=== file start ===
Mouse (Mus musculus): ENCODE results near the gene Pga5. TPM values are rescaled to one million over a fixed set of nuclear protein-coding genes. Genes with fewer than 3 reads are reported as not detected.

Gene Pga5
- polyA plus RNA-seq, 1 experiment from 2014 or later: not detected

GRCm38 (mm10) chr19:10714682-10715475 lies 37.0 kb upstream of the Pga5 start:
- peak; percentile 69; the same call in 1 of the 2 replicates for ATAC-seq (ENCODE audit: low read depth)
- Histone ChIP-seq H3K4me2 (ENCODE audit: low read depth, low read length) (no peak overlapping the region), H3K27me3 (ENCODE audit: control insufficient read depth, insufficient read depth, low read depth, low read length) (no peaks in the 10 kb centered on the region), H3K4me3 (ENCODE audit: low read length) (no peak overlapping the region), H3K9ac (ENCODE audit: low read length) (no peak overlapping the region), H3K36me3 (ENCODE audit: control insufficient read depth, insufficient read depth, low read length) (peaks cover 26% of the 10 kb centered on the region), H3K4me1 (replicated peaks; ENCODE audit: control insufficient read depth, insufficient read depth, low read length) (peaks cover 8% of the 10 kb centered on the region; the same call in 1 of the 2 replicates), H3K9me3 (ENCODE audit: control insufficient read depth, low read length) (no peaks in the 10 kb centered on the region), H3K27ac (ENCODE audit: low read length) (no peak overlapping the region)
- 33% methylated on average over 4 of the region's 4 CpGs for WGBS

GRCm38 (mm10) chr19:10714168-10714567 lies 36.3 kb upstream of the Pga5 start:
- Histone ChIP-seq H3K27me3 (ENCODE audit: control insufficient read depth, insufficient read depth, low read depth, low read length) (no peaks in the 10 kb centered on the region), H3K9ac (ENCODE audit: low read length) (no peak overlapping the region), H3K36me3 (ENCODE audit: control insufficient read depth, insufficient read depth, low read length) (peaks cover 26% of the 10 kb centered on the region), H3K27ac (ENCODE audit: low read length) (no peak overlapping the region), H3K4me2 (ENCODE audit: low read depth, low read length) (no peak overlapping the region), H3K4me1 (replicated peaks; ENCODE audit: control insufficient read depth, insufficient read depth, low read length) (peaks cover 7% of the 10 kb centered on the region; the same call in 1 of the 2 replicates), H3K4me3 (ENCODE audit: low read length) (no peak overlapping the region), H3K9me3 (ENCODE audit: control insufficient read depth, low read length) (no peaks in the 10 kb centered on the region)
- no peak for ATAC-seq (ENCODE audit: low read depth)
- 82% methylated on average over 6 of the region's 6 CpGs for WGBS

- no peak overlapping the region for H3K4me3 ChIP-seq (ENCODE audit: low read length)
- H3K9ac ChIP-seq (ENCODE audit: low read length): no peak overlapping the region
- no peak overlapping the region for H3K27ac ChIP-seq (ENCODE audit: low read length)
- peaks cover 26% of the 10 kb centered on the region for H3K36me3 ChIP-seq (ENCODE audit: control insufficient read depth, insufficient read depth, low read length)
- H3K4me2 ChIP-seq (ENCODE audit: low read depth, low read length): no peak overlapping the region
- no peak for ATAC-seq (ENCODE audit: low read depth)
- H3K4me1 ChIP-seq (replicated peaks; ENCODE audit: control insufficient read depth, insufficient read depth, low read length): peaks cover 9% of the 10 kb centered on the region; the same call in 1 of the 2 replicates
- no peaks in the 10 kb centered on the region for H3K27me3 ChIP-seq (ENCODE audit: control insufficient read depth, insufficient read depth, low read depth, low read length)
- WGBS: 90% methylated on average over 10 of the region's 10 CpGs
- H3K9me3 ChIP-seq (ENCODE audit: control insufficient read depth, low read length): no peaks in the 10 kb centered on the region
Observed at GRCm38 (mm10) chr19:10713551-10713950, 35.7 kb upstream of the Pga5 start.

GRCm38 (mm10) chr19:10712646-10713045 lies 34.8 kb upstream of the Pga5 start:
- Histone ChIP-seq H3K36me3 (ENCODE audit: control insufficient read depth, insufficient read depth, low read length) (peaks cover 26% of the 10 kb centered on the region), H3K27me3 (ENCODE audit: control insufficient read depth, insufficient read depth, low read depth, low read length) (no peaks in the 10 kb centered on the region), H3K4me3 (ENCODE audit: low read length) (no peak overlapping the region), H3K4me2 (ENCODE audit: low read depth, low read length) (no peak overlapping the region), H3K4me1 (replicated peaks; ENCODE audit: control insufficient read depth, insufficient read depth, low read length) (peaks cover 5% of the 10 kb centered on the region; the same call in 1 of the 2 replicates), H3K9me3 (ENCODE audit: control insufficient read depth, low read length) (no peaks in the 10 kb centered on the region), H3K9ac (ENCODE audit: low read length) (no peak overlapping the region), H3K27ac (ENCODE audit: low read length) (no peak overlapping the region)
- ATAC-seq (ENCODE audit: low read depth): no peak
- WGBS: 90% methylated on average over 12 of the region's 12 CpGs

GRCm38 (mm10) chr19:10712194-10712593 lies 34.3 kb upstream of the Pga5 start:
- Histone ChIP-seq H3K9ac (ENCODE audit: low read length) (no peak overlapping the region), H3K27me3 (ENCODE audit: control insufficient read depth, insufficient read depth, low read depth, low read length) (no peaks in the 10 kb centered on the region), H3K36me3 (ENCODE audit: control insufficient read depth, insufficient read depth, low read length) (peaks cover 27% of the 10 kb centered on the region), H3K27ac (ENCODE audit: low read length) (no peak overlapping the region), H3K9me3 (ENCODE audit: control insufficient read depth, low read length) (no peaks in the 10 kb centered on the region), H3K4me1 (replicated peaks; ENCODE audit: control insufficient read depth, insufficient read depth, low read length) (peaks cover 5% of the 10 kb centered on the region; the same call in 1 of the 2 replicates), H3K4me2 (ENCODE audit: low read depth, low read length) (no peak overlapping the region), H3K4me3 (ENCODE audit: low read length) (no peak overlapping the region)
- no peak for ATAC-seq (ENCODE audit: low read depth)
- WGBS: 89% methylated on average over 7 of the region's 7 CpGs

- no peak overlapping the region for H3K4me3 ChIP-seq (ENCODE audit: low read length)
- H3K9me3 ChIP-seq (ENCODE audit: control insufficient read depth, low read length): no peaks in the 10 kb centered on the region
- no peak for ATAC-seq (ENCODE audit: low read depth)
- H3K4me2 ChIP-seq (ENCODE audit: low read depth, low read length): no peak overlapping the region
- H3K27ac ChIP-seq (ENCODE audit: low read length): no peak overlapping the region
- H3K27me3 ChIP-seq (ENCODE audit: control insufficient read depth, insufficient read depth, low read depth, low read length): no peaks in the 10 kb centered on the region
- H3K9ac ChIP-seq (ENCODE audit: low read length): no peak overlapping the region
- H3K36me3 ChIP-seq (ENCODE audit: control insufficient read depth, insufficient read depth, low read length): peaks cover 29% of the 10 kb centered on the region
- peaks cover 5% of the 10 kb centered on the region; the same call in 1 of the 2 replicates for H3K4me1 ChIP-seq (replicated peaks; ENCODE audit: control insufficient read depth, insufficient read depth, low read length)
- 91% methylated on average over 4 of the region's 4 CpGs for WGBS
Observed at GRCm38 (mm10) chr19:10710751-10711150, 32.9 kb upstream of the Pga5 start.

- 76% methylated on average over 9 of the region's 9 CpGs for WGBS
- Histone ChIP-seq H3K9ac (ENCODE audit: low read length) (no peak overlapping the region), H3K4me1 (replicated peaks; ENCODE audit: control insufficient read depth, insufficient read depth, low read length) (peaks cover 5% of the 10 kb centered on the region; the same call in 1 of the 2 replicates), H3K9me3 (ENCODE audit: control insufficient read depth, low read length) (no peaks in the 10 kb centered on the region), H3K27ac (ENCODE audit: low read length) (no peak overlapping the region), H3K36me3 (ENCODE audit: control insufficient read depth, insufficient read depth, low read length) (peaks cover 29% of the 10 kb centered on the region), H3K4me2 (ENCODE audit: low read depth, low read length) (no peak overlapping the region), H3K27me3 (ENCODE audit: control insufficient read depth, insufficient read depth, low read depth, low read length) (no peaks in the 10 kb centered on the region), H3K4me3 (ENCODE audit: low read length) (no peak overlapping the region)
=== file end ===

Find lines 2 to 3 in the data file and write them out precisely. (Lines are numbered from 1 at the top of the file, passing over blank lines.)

Gene Pga5
- polyA plus RNA-seq, 1 experiment from 2014 or later: not detected